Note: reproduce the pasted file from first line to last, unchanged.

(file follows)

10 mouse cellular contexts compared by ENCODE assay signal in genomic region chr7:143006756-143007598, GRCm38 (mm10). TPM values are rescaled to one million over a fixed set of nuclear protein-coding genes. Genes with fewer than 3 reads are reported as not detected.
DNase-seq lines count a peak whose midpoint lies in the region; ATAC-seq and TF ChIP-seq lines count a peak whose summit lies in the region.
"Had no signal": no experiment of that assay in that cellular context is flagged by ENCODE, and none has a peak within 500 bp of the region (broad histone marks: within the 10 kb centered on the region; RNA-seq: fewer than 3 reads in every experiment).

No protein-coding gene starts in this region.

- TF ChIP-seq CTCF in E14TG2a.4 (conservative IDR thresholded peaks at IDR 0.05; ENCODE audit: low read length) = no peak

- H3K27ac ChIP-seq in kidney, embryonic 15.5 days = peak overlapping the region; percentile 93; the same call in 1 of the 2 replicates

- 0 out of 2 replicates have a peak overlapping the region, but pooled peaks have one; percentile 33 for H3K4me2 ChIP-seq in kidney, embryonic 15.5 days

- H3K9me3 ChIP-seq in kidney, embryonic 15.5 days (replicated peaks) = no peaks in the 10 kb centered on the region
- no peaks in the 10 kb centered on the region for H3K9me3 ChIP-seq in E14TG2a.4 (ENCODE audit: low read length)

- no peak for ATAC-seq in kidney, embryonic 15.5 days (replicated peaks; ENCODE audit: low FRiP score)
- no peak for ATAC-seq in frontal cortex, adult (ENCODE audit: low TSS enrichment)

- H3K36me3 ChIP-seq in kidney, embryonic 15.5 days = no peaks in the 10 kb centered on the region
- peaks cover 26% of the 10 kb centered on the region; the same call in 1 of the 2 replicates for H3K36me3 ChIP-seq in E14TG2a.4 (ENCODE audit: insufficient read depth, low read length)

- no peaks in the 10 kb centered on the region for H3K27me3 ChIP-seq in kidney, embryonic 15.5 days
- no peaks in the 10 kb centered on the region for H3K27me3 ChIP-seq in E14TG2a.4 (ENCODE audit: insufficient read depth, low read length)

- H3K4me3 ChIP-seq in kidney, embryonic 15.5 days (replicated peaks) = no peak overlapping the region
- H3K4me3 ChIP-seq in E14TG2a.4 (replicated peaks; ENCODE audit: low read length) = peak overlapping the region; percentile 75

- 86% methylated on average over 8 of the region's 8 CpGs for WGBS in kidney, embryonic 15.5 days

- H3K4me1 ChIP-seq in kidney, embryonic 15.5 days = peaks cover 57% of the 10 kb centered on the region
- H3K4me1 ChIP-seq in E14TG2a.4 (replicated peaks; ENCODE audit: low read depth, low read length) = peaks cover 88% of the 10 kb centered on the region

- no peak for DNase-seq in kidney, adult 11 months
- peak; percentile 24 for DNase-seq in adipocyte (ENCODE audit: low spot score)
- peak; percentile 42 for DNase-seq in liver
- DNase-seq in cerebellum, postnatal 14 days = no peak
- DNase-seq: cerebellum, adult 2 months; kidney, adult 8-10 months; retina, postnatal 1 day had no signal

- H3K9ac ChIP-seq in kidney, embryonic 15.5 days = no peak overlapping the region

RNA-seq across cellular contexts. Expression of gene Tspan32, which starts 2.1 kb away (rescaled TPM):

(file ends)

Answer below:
10 mouse cellular contexts compared by ENCODE assay signal in genomic region chr7:143006756-143007598, GRCm38 (mm10). TPM values are rescaled to one million over a fixed set of nuclear protein-coding genes. Genes with fewer than 3 reads are reported as not detected.
DNase-seq lines count a peak whose midpoint lies in the region; ATAC-seq and TF ChIP-seq lines count a peak whose summit lies in the region.
"Had no signal": no experiment of that assay in that cellular context is flagged by ENCODE, and none has a peak within 500 bp of the region (broad histone marks: within the 10 kb centered on the region; RNA-seq: fewer than 3 reads in every experiment).

No protein-coding gene starts in this region.

- TF ChIP-seq CTCF in E14TG2a.4 (conservative IDR thresholded peaks at IDR 0.05; ENCODE audit: low read length) = no peak

- H3K27ac ChIP-seq in kidney, embryonic 15.5 days = peak overlapping the region; percentile 93; the same call in 1 of the 2 replicates

- 0 out of 2 replicates have a peak overlapping the region, but pooled peaks have one; percentile 33 for H3K4me2 ChIP-seq in kidney, embryonic 15.5 days

- H3K9me3 ChIP-seq in kidney, embryonic 15.5 days (replicated peaks) = no peaks in the 10 kb centered on the region
- no peaks in the 10 kb centered on the region for H3K9me3 ChIP-seq in E14TG2a.4 (ENCODE audit: low read length)

- no peak for ATAC-seq in kidney, embryonic 15.5 days (replicated peaks; ENCODE audit: low FRiP score)
- no peak for ATAC-seq in frontal cortex, adult (ENCODE audit: low TSS enrichment)

- H3K36me3 ChIP-seq in kidney, embryonic 15.5 days = no peaks in the 10 kb centered on the region
- peaks cover 26% of the 10 kb centered on the region; the same call in 1 of the 2 replicates for H3K36me3 ChIP-seq in E14TG2a.4 (ENCODE audit: insufficient read depth, low read length)

- no peaks in the 10 kb centered on the region for H3K27me3 ChIP-seq in kidney, embryonic 15.5 days
- no peaks in the 10 kb centered on the region for H3K27me3 ChIP-seq in E14TG2a.4 (ENCODE audit: insufficient read depth, low read length)

- H3K4me3 ChIP-seq in kidney, embryonic 15.5 days (replicated peaks) = no peak overlapping the region
- H3K4me3 ChIP-seq in E14TG2a.4 (replicated peaks; ENCODE audit: low read length) = peak overlapping the region; percentile 75

- 86% methylated on average over 8 of the region's 8 CpGs for WGBS in kidney, embryonic 15.5 days

- H3K4me1 ChIP-seq in kidney, embryonic 15.5 days = peaks cover 57% of the 10 kb centered on the region
- H3K4me1 ChIP-seq in E14TG2a.4 (replicated peaks; ENCODE audit: low read depth, low read length) = peaks cover 88% of the 10 kb centered on the region

- no peak for DNase-seq in kidney, adult 11 months
- peak; percentile 24 for DNase-seq in adipocyte (ENCODE audit: low spot score)
- peak; percentile 42 for DNase-seq in liver
- DNase-seq in cerebellum, postnatal 14 days = no peak
- DNase-seq: cerebellum, adult 2 months; kidney, adult 8-10 months; retina, postnatal 1 day had no signal

- H3K9ac ChIP-seq in kidney, embryonic 15.5 days = no peak overlapping the region

RNA-seq across cellular contexts. Expression of gene Tspan32, which starts 2.1 kb away (rescaled TPM):